The Jersey City Police Department and Hudson County Prosecutor’s Office Sexual Assault Response Team (SART), receive reports of incidents, investigates and makes decisions regarding arrest and prosecution. Emergency, 911

D. Inquiries may be made externally to:
Office for Civil Rights (OCR)
(180 day statute of limitations)
U.S. Department of Education
400 Maryland Avenue, SW
Washington, DC 20202-1100

Customer Service Hotline #: (800) 421-3481
Facsimile: (202) 453-6012
TDD#: (877) 521-2172
Web: Http://

U.S. Department of Civil Rights Division
950 Pennsylvania Avenue, N.W.
Educational Opportunities Section, PHB
Washington, D.C. 20530
Telephone: (202) 514-4092 or 1-877-292-3804 (toll-free)
Facsimile: (202) 514-8337

Sexual and gender-based misconduct offenses include, but are not limited to:

  • Sexual Harassment
  • Sexual Exploitation
  • Sexual Assault

A. Sexual Harassment is defined as any sexually oriented behavior of a deliberate or negligent nature which adversely affects one’s academic performance or work environment. It may involve conduct or comments that are unintentional as well as intentional. It may include the use of authority to emphasize the sexuality or sexual identity of an individual in a manner, which prevents the individual's access to the educational benefits and/or opportunities at NJCU. Sexual harassment will not be tolerated in any context including student/student, faculty/student, staff/student, or other relationship. This policy prohibits all forms of sexual harassment. It includes, but is not limited to: quid pro quo harassment, hostile environment harassment, ender-based harassment.

  • Quid Pro Quo Harassment – Unwelcome sexual advances, requests for sexual favors, and other verbal or physical conduct of a sexual nature constitutes Sexual Misconduct when submission or rejection of such conduct is made a condition of academic evaluation or the conferral of any benefit. It involves an implicit or explicit threat that if the student does not accede to the sexual demands of someone in authority he or she will suffer adverse consequences.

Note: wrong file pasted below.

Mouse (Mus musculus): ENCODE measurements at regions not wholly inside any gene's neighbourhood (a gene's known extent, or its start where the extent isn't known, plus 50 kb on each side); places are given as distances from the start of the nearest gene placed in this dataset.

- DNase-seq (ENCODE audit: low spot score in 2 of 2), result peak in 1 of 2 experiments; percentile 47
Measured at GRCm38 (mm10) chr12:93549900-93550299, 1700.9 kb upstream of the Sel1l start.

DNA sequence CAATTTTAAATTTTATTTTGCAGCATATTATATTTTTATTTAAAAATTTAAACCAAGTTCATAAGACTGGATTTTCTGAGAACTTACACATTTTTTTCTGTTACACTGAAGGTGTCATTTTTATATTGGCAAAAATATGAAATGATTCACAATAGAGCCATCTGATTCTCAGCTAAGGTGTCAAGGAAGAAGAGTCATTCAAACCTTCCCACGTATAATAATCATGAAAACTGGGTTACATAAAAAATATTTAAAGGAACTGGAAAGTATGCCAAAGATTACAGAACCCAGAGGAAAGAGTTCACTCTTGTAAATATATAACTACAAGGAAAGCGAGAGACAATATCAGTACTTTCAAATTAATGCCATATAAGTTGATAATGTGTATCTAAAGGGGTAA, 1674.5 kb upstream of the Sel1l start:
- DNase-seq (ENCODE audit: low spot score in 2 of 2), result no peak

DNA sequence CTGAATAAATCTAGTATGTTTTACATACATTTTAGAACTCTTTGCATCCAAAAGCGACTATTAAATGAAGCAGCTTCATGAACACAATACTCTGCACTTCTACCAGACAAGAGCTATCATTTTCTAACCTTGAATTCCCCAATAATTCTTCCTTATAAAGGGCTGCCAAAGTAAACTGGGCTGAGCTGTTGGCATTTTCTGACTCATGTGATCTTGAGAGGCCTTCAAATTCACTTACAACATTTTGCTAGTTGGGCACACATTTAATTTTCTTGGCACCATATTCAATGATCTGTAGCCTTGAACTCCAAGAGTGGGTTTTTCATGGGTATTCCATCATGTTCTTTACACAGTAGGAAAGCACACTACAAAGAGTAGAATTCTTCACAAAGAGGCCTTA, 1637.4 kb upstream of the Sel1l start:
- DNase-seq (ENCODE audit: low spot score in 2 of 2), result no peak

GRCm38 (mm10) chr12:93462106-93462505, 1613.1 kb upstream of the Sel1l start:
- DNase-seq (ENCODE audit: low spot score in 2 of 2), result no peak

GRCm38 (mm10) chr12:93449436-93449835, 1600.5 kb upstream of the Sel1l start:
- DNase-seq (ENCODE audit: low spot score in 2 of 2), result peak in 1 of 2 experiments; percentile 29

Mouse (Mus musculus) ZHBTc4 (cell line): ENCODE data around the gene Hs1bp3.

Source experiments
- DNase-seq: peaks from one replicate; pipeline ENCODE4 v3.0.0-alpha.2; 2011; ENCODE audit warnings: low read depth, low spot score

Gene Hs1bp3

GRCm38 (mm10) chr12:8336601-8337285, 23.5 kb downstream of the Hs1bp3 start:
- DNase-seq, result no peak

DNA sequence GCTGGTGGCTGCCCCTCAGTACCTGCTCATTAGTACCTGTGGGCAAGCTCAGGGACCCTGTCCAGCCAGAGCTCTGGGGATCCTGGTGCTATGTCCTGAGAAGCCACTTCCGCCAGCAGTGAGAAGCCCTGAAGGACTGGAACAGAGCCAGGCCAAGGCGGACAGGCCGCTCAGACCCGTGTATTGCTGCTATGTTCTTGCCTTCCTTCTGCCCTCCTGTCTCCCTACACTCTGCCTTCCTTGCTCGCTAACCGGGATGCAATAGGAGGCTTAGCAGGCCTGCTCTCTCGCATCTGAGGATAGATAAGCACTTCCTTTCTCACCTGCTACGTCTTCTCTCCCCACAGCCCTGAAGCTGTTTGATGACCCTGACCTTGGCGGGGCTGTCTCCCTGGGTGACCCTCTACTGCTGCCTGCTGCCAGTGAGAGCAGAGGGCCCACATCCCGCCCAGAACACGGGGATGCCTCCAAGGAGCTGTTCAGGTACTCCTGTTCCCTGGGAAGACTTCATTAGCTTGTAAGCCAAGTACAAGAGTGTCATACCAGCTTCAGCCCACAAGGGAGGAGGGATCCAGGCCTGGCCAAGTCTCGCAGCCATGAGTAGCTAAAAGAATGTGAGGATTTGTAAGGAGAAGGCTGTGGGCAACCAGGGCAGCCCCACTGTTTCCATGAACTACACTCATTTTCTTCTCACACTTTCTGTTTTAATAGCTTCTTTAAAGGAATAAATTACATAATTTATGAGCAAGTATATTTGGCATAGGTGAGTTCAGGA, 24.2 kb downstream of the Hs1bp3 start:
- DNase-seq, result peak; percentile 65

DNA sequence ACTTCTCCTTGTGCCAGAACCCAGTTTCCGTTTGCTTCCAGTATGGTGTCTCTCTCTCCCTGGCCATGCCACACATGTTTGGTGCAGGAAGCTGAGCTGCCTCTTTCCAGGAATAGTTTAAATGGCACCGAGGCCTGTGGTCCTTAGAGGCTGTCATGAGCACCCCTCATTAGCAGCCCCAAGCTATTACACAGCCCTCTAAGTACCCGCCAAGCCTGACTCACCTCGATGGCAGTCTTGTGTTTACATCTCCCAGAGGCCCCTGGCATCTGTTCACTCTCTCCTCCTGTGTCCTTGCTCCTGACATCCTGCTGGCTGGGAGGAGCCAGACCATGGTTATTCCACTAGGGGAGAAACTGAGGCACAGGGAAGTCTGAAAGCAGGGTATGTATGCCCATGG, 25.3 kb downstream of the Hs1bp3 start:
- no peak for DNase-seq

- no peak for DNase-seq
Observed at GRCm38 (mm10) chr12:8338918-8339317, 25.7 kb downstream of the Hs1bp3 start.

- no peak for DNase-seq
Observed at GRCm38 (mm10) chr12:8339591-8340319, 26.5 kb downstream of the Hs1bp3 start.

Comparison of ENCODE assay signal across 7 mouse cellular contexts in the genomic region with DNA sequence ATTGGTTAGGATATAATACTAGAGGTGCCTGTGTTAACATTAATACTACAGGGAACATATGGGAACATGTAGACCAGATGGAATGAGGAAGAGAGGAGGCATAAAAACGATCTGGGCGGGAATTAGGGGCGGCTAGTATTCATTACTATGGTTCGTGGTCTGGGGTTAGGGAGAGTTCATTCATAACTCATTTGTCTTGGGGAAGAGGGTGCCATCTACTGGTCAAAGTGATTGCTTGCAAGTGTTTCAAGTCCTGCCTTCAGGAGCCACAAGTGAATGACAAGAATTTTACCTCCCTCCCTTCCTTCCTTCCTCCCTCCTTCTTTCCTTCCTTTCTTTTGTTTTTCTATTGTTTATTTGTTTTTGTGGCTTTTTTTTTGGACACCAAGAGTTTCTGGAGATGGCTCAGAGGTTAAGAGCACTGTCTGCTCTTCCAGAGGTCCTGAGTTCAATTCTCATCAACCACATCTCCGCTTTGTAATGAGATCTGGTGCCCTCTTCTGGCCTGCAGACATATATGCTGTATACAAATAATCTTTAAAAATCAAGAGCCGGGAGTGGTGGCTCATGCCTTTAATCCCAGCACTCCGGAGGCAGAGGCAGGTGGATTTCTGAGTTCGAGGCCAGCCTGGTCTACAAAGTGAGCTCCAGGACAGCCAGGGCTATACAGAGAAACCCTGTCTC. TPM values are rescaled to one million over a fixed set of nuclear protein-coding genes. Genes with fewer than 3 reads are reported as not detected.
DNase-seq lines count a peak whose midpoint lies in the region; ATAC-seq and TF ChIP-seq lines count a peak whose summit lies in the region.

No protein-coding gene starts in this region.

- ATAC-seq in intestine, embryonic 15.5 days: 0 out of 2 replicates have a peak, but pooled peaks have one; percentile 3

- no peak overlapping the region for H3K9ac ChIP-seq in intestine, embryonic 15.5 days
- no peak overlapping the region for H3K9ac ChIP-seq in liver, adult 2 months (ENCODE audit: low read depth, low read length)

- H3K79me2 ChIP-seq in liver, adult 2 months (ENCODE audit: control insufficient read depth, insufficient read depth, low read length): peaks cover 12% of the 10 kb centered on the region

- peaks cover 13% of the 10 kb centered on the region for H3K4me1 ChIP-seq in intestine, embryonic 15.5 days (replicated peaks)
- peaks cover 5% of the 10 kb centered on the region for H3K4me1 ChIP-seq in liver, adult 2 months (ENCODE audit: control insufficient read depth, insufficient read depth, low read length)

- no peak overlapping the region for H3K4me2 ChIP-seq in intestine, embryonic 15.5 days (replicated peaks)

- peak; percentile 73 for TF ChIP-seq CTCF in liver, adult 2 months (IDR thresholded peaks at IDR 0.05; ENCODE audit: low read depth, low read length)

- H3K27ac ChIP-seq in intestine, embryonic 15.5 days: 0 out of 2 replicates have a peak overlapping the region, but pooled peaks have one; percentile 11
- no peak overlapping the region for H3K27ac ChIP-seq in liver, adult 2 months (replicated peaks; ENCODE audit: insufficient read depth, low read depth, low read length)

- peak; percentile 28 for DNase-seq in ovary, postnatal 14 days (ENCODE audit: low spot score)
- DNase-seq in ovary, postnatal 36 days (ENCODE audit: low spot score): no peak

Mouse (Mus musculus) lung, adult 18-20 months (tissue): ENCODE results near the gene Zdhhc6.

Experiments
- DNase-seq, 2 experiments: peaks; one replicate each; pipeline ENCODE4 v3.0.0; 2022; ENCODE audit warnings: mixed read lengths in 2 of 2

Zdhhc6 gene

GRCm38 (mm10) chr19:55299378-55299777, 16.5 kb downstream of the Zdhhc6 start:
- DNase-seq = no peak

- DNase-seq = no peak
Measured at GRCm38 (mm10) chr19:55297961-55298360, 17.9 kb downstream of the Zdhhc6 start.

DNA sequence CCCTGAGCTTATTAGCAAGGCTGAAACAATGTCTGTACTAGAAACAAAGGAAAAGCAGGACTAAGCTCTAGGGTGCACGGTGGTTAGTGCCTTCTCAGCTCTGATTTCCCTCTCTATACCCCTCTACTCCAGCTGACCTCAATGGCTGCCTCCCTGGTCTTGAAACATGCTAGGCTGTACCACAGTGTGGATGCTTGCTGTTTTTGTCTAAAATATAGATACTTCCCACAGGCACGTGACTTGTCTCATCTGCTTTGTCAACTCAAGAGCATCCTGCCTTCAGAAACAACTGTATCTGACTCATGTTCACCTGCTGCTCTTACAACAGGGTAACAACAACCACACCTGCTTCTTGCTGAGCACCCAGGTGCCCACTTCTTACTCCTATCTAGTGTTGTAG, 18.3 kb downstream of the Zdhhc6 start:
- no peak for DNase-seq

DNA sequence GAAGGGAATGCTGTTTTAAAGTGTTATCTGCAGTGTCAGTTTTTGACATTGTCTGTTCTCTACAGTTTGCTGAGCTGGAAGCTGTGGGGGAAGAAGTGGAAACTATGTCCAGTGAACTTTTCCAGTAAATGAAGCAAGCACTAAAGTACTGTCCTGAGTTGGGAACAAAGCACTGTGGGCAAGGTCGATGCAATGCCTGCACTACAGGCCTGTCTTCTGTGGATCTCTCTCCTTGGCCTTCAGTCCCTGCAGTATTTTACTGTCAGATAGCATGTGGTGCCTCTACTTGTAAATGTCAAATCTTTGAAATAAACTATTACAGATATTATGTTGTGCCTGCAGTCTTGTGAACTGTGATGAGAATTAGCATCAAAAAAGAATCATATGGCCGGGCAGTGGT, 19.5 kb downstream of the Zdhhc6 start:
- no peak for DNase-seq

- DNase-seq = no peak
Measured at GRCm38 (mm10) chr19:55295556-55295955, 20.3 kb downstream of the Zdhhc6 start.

• Hostile Environment Harassment – Harassment that is unwelcome or pervasive enough can create an intimidating, hostile, and objectively offensive environment. It can limit a student’s ability to participate in or benefit from academic, athletic and/or other programs. The more severe the conduct, the less need there is to show a repetitive series of incidents to prove a hostile environment, particularly if the harassment is physical. For instance, a single incident of rape is sufficiently severe to create a hostile environment. Although quid pro quo harassment, by definition, requires that the harasser be someone in a position of authority over the student, hostile environment harassment can occur when anyone in the campus community, including a student, harasses another person. An individual’s intent or lack of intent to harass is not relevant to the determination of whether harassment occurred.